Location: M D Anderson Cancer Center, Houston, Texas

  • Phase 1 / 2a Evaluation of AL3818 in Subjects With Recurrent or Metastatic Endometrial, Ovarian or Cervical Cancer (AL3818-US-001)

    The purpose of Part 1 (Phase 1b) is to evaluate the general safety and tolerability of repeated 21-day cycles of AL3818 therapy, and to reevaluate the maximum tolerated dose (MTD). The purpose of Part 2 (Phase 2a) is to evaluate the efficacy of repeated 21-day cycles of AL3818 therapy preliminary efficacy of AL3818 in subjects with recurrent or metastatic endometrial, ovarian or cervical cancer.
    Location: See Clinical Trials.gov

  • Tri-weekly Cisplatin Based Chemoradiation in Locally Advanced Cervical Cancer

    Current standard treatment for locally advanced cervical cancer is cisplatin-based concurrent chemoradiation (CRT). Although recently reported meta-analysis studies also demonstrated improved local control rates and survival with cisplatin-based chemotherapy concurrent to radiation therapy (RT), the optimal cisplatin dose and dosing schedule are still undetermined. In light of the results of the previous clinical trial, weekly cisplatin 40 mg / m2 considered to be a standard regiment in cisplatin doses and dosing schedules. However, our randomized phase II trial showed that tri-weekly cisplatin 75mg / m2 has lower toxicities and a better outcome in locally advanced cervical cancer. In this randomized phase III trial, the investigators investigate that there may be a survival difference between weekly cisplatin 40 mg / m2 and tri-weekly cisplatin 75 mg / m2 administration concurrent to RT in cervical cancer.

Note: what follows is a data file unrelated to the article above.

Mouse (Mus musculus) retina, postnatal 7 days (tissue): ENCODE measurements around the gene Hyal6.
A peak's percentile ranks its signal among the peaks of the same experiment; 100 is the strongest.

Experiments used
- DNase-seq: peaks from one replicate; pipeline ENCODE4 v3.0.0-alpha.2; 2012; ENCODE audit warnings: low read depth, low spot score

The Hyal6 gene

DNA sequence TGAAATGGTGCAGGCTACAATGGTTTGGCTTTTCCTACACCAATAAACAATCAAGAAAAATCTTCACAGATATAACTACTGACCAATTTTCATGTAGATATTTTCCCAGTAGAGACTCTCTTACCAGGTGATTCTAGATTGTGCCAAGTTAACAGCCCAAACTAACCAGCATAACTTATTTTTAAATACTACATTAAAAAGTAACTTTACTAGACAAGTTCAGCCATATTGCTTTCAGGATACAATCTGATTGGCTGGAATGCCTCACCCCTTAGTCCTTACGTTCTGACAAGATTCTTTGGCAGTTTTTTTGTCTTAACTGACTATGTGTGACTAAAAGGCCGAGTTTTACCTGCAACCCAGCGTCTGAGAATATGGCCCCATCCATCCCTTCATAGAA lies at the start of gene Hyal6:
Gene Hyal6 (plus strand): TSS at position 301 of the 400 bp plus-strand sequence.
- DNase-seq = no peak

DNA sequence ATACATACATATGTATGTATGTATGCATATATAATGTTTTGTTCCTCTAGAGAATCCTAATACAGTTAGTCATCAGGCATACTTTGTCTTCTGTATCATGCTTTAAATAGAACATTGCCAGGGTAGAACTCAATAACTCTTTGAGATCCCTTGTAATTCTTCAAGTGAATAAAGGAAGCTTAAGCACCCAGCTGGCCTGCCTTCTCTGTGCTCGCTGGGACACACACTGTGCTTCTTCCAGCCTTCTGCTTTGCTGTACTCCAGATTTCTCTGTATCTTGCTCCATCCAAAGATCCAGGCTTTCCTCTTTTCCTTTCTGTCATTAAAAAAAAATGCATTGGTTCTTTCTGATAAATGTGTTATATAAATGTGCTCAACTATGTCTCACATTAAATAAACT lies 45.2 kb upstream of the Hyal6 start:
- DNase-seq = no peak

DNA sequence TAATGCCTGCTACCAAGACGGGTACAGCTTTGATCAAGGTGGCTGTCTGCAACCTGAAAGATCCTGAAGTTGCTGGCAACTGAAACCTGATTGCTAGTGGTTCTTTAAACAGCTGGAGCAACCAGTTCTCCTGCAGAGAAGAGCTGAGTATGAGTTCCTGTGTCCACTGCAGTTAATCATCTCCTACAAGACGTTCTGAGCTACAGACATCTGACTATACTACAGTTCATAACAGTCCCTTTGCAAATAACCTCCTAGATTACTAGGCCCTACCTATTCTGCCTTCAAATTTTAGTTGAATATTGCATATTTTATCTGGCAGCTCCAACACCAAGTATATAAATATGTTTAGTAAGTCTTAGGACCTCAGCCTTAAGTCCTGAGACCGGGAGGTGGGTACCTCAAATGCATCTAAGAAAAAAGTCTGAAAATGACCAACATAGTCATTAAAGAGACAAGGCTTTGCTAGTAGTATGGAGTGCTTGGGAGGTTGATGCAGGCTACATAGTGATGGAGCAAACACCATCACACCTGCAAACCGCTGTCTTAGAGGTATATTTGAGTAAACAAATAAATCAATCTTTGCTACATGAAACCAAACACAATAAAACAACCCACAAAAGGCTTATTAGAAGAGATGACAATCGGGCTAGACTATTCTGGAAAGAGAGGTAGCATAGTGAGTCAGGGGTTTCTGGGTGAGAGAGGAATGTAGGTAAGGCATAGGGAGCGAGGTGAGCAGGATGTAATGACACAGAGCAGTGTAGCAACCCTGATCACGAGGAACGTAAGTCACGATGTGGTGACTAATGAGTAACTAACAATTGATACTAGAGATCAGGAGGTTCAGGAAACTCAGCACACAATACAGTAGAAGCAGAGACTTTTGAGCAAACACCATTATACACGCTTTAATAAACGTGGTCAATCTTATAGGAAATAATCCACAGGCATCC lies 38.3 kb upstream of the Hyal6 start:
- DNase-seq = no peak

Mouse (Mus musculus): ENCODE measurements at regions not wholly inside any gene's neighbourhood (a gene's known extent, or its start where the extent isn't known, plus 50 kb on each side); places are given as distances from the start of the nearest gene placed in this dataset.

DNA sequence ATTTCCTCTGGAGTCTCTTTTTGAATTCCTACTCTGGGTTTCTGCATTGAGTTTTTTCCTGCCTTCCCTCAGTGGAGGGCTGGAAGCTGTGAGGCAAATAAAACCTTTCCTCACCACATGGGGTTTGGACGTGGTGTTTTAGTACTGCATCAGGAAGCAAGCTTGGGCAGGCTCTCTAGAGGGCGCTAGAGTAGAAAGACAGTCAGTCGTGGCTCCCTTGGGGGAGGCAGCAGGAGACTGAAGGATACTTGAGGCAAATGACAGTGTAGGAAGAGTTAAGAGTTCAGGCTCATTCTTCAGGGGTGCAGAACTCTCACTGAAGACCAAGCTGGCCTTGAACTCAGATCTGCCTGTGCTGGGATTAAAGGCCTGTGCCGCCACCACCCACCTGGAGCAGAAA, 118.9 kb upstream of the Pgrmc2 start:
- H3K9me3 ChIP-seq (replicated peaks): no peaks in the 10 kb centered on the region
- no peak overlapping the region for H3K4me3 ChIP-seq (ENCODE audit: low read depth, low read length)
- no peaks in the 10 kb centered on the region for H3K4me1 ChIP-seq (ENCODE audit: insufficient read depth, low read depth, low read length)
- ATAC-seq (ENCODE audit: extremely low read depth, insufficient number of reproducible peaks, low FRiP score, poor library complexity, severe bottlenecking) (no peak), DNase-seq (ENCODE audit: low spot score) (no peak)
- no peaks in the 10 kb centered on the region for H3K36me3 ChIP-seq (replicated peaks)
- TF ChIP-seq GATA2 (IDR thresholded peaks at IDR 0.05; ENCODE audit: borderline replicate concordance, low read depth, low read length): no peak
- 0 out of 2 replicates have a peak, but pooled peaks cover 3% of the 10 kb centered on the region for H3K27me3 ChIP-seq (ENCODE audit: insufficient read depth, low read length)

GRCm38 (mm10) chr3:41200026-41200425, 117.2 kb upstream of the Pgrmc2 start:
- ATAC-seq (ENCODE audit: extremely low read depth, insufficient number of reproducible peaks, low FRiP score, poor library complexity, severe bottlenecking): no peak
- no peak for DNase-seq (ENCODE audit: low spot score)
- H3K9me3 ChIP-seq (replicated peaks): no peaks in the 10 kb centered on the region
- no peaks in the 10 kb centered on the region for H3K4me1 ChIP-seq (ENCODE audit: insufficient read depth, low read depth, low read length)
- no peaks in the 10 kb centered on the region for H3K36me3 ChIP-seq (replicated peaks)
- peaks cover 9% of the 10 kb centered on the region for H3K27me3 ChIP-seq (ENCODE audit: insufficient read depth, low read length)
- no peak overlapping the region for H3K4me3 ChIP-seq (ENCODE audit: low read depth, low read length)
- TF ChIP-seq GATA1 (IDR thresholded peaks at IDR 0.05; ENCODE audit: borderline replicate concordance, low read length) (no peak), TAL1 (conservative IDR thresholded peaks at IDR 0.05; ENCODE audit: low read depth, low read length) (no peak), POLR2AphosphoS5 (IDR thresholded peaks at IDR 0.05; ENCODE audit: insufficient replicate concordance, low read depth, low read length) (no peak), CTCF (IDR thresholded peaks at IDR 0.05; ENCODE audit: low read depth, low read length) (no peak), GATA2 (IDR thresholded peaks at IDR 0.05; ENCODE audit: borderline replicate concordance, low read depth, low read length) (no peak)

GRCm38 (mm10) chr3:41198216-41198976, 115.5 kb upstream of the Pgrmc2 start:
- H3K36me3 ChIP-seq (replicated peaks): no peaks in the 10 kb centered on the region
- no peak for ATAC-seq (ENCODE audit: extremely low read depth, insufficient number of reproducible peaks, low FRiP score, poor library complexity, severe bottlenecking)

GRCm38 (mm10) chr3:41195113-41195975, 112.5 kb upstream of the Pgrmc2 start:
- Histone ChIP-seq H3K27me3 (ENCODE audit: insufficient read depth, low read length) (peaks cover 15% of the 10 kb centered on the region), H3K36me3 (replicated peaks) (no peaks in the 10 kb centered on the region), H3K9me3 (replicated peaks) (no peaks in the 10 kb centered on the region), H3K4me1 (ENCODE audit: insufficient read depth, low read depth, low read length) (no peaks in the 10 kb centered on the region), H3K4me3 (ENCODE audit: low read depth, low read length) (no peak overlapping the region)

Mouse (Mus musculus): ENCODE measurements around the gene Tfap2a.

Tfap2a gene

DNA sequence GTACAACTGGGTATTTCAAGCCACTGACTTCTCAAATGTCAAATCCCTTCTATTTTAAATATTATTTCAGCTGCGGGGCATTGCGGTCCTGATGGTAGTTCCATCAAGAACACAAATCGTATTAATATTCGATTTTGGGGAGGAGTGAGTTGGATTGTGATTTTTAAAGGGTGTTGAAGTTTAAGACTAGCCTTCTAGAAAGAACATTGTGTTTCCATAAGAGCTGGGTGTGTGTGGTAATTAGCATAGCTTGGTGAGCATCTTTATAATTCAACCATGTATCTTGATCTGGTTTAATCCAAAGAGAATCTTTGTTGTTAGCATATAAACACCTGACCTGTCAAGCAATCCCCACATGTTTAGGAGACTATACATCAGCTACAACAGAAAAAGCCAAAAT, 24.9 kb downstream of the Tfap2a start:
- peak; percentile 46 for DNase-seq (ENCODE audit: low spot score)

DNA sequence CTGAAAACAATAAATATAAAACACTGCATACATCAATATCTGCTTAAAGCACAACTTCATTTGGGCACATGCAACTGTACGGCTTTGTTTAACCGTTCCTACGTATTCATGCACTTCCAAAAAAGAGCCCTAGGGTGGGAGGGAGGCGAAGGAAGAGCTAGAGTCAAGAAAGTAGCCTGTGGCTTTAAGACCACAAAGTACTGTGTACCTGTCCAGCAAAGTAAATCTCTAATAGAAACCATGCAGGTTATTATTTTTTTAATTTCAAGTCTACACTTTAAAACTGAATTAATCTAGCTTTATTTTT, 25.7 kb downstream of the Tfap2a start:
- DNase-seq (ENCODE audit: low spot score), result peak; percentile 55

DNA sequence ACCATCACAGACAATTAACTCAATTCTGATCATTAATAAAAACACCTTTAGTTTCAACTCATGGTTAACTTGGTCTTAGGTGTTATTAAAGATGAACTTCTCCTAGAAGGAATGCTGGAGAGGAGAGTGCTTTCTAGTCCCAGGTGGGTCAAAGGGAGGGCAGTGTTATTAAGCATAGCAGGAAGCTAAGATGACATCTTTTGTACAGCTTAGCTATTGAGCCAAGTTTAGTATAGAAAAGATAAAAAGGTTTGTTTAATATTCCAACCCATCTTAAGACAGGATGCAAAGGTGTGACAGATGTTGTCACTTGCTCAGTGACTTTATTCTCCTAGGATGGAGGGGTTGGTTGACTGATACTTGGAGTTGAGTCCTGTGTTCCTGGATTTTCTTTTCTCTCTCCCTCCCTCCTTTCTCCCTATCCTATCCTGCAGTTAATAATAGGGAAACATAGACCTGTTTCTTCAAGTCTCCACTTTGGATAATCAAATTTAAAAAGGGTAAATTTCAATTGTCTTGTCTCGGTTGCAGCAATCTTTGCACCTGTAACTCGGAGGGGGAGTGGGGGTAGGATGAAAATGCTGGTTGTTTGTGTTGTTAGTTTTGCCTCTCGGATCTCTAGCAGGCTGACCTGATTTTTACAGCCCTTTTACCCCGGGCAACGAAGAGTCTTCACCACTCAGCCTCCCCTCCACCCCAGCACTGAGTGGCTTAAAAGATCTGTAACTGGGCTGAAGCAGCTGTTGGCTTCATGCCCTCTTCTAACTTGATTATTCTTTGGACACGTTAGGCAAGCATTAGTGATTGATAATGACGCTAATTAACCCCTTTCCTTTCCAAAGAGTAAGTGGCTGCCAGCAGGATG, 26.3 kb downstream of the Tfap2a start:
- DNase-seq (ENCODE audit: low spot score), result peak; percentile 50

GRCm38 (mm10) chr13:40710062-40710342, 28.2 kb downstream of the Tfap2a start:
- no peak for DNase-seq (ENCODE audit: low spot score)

Location: See Clinical Trials.gov

  • A Study of XmAb®22841 Monotherapy & in Combination w / Pembrolizumab in Subjects w / Selected Advanced Solid Tumors

    This is a Phase 1, multiple dose, ascending-dose escalation study and expansion study designed to define a maximum tolerated dose and / or recommended dose of XmAb22841 monotherapy and in combination with pembrolizumab; to assess safety, tolerability, pharmacokinetics, immunogenicity, and anti-tumor activity of XmAb22841 monotherapy and in combination with pembrolizumab in subjects with select advanced solid tumors.
    Location: 3 locations

  • Artesunate in Treating Patients With Solid Tumors

    This phase I trial studies the side effects and best dose of artesunate in treating patients with solid tumors. Artesunate may help treat cancer caused by the human papillomavirus.